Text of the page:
Why Do Ducks Nest So Far From Water?

 In Birds, Paleo food, pensioners

Does it seem an odd question, ‘Why do ducks nest so far from water? If so, let me explain. When we moved into our bungalow in Friars Cliff, neighbours told us about the duck. It seems she had appeared each year, suddenly, in the garden with a vibrating mass of ducklings surrounding her. Mimicking each other, the ducklings moved like a shimmering pool of feathers, constantly calling. They had dropped out of the conifer hedge, which is about 12 feet high.

Gull Snacks

Cue last year, 25th April and weird noises in the garden. I find the female with a dozen ducklings. The internet tells me they need the insect life which can only be found on water. I herd them down the side passage and up the street. She, the duck, seems to know where she wants to go so I just follow. The gulls, sensing a quick snack, line up along the rooftops, watching. The duck dives into a large shrubbery, spreads her wings over the ducklings, and refuses to move. I never saw them again. In the following days, I searched the small stream up the road and the pools about a mile away; no sign of them.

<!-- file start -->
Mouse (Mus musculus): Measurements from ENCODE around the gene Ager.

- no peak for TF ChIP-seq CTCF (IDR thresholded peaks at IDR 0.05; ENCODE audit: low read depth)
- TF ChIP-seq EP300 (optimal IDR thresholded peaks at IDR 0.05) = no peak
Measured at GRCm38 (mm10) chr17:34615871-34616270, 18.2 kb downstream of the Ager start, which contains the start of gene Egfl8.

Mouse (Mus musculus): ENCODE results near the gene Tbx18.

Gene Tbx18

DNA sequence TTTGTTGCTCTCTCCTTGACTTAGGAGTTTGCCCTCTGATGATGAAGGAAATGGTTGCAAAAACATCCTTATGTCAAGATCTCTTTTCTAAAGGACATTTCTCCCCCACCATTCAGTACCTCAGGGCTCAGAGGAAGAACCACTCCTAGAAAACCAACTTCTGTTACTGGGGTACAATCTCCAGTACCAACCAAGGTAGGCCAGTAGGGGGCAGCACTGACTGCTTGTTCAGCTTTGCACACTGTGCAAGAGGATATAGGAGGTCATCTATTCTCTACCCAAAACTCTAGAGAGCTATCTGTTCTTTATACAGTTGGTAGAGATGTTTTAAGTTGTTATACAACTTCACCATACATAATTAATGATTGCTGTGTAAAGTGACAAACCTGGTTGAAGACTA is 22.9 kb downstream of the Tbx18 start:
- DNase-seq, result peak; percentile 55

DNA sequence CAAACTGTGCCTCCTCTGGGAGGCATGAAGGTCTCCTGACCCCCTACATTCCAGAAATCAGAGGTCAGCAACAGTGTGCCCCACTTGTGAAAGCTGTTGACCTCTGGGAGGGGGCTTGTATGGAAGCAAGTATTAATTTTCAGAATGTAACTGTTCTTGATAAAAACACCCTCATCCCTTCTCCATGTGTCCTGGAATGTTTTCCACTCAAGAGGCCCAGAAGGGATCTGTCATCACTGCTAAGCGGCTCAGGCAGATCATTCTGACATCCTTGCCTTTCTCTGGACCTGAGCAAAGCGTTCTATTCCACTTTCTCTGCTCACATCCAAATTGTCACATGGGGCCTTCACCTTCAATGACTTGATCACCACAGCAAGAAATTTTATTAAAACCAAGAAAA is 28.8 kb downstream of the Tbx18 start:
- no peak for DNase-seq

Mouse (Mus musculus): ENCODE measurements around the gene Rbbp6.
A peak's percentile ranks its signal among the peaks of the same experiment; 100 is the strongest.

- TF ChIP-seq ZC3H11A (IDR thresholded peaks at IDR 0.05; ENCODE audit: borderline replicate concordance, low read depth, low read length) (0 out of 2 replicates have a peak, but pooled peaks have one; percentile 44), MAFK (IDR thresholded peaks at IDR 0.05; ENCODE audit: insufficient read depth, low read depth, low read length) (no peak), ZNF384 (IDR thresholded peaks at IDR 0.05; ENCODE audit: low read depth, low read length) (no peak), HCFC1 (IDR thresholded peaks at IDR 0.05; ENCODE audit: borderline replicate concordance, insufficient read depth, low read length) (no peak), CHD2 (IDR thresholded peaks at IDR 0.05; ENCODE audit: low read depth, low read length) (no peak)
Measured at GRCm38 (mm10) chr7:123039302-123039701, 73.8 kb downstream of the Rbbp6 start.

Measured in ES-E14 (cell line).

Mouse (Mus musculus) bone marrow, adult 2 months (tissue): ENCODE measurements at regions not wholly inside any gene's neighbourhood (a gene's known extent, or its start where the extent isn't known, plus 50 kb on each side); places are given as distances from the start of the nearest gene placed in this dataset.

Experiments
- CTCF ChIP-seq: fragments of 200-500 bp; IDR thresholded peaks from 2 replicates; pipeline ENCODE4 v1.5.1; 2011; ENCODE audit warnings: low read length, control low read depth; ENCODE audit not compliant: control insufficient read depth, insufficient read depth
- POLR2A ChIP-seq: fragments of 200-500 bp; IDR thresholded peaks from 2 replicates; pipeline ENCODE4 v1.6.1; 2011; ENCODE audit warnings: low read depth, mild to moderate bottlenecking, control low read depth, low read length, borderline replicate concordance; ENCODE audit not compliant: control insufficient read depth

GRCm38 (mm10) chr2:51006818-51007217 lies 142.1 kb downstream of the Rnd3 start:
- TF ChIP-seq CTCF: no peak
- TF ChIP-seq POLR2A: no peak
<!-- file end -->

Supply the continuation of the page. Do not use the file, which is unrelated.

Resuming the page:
Why Do Ducks Nest So Far from Water?

Cue this year 13th April and our new neighbour rings to say there are ducks in her garden. We muffle up for the cold, four of us, and herd them out into the street. We decide on Steamer Point Nature Reserve and the duck is not consulted. It’s a half mile herd, which fascinates local walkers, and as soon as she, the duck, saw the stream, they were in. Safe? I have checked for two days and not a sign of them. In a few years, I will also have to worry that the sea eagles will get them.

Paleo Food

I decided there was no point in consulting my pagan ancestor Zuri. Duck will have been on her menu in 2200 BC but what about the ducklings? Apparently, they quickly imprint themselves on humans, especially when just out of the nest. Is it possible that in prehistory they raised them in captivity? If so, the duck a l’Orange would have been duck a l’crab apple.

Praise the Duck

The RSPB suggests that the mallard nests from mid March but this one was much earlier. She laid at least 15 eggs, say one each day for 15 days. She then had to incubate them for 28 days. She would leave the nest only for short periods to feed. That 43 day period began no later than the 1st March. This was just after that warm spell at the end of February. We can see the hedge from our windows and saw her just once over that period. How clever is that. As for the drake, after mating, he buggers off and joins his mates for a quick moult. That reminds me of my father.

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